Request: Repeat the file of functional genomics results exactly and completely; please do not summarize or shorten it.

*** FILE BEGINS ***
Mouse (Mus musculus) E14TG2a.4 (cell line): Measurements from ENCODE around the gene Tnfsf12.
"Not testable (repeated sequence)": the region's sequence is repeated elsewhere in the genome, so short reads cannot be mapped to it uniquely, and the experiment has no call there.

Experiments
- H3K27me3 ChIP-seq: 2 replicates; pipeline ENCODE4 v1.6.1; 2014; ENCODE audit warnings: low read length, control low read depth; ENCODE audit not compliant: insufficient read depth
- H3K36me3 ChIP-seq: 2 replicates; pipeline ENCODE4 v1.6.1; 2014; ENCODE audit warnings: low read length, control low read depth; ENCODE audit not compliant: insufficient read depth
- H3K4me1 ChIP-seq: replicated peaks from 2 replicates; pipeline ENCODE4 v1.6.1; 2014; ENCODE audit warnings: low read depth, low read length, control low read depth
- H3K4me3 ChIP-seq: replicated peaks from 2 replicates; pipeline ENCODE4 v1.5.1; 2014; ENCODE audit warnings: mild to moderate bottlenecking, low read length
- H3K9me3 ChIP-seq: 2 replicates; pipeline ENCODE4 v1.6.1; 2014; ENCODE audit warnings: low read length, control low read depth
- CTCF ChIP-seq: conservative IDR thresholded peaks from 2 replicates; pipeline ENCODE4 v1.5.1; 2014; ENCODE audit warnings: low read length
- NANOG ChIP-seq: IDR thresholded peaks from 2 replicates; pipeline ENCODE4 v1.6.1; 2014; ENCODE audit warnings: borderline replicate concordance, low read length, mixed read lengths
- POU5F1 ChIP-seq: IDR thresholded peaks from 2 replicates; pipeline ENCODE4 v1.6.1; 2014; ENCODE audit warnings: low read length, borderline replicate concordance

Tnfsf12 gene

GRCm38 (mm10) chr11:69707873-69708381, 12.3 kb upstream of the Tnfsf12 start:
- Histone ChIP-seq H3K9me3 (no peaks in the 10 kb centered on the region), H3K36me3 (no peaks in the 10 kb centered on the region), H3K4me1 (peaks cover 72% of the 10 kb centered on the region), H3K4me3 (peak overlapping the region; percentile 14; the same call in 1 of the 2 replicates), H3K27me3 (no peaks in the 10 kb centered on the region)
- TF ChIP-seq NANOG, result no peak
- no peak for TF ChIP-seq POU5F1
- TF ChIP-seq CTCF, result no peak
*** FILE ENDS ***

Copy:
Mouse (Mus musculus) E14TG2a.4 (cell line): Measurements from ENCODE around the gene Tnfsf12.
"Not testable (repeated sequence)": the region's sequence is repeated elsewhere in the genome, so short reads cannot be mapped to it uniquely, and the experiment has no call there.

Experiments
- H3K27me3 ChIP-seq: 2 replicates; pipeline ENCODE4 v1.6.1; 2014; ENCODE audit warnings: low read length, control low read depth; ENCODE audit not compliant: insufficient read depth
- H3K36me3 ChIP-seq: 2 replicates; pipeline ENCODE4 v1.6.1; 2014; ENCODE audit warnings: low read length, control low read depth; ENCODE audit not compliant: insufficient read depth
- H3K4me1 ChIP-seq: replicated peaks from 2 replicates; pipeline ENCODE4 v1.6.1; 2014; ENCODE audit warnings: low read depth, low read length, control low read depth
- H3K4me3 ChIP-seq: replicated peaks from 2 replicates; pipeline ENCODE4 v1.5.1; 2014; ENCODE audit warnings: mild to moderate bottlenecking, low read length
- H3K9me3 ChIP-seq: 2 replicates; pipeline ENCODE4 v1.6.1; 2014; ENCODE audit warnings: low read length, control low read depth
- CTCF ChIP-seq: conservative IDR thresholded peaks from 2 replicates; pipeline ENCODE4 v1.5.1; 2014; ENCODE audit warnings: low read length
- NANOG ChIP-seq: IDR thresholded peaks from 2 replicates; pipeline ENCODE4 v1.6.1; 2014; ENCODE audit warnings: borderline replicate concordance, low read length, mixed read lengths
- POU5F1 ChIP-seq: IDR thresholded peaks from 2 replicates; pipeline ENCODE4 v1.6.1; 2014; ENCODE audit warnings: low read length, borderline replicate concordance

Tnfsf12 gene

GRCm38 (mm10) chr11:69707873-69708381, 12.3 kb upstream of the Tnfsf12 start:
- Histone ChIP-seq H3K9me3 (no peaks in the 10 kb centered on the region), H3K36me3 (no peaks in the 10 kb centered on the region), H3K4me1 (peaks cover 72% of the 10 kb centered on the region), H3K4me3 (peak overlapping the region; percentile 14; the same call in 1 of the 2 replicates), H3K27me3 (no peaks in the 10 kb centered on the region)
- TF ChIP-seq NANOG, result no peak
- no peak for TF ChIP-seq POU5F1
- TF ChIP-seq CTCF, result no peak